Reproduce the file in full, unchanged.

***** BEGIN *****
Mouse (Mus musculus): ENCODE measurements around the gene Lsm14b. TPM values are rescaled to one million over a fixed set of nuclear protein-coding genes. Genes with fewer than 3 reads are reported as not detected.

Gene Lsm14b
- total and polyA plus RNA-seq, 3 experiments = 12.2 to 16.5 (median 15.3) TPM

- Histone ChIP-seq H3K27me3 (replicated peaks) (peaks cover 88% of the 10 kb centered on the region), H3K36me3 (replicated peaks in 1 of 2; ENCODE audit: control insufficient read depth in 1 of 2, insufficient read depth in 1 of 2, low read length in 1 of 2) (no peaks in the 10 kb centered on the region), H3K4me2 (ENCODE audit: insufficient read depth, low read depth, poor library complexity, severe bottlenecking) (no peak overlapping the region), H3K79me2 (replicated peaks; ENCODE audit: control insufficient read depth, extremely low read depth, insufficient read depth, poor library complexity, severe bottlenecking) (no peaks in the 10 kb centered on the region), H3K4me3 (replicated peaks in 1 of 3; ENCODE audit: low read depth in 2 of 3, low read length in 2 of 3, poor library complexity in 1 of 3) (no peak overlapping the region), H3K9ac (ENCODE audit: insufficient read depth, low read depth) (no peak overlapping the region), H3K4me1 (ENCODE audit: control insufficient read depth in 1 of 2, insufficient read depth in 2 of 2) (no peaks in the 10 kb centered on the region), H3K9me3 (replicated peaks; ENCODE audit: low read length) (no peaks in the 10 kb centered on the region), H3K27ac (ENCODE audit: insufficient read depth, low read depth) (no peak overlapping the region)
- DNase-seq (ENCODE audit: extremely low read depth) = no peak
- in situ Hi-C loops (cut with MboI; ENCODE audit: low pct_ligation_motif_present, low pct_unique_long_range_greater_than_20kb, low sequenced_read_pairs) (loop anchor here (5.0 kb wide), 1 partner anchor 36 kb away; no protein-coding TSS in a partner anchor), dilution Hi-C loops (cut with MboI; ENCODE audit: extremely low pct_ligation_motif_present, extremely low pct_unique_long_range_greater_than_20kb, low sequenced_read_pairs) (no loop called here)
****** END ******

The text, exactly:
Mouse (Mus musculus): ENCODE measurements around the gene Lsm14b. TPM values are rescaled to one million over a fixed set of nuclear protein-coding genes. Genes with fewer than 3 reads are reported as not detected.

Gene Lsm14b
- total and polyA plus RNA-seq, 3 experiments = 12.2 to 16.5 (median 15.3) TPM

- Histone ChIP-seq H3K27me3 (replicated peaks) (peaks cover 88% of the 10 kb centered on the region), H3K36me3 (replicated peaks in 1 of 2; ENCODE audit: control insufficient read depth in 1 of 2, insufficient read depth in 1 of 2, low read length in 1 of 2) (no peaks in the 10 kb centered on the region), H3K4me2 (ENCODE audit: insufficient read depth, low read depth, poor library complexity, severe bottlenecking) (no peak overlapping the region), H3K79me2 (replicated peaks; ENCODE audit: control insufficient read depth, extremely low read depth, insufficient read depth, poor library complexity, severe bottlenecking) (no peaks in the 10 kb centered on the region), H3K4me3 (replicated peaks in 1 of 3; ENCODE audit: low read depth in 2 of 3, low read length in 2 of 3, poor library complexity in 1 of 3) (no peak overlapping the region), H3K9ac (ENCODE audit: insufficient read depth, low read depth) (no peak overlapping the region), H3K4me1 (ENCODE audit: control insufficient read depth in 1 of 2, insufficient read depth in 2 of 2) (no peaks in the 10 kb centered on the region), H3K9me3 (replicated peaks; ENCODE audit: low read length) (no peaks in the 10 kb centered on the region), H3K27ac (ENCODE audit: insufficient read depth, low read depth) (no peak overlapping the region)
- DNase-seq (ENCODE audit: extremely low read depth) = no peak
- in situ Hi-C loops (cut with MboI; ENCODE audit: low pct_ligation_motif_present, low pct_unique_long_range_greater_than_20kb, low sequenced_read_pairs) (loop anchor here (5.0 kb wide), 1 partner anchor 36 kb away; no protein-coding TSS in a partner anchor), dilution Hi-C loops (cut with MboI; ENCODE audit: extremely low pct_ligation_motif_present, extremely low pct_unique_long_range_greater_than_20kb, low sequenced_read_pairs) (no loop called here)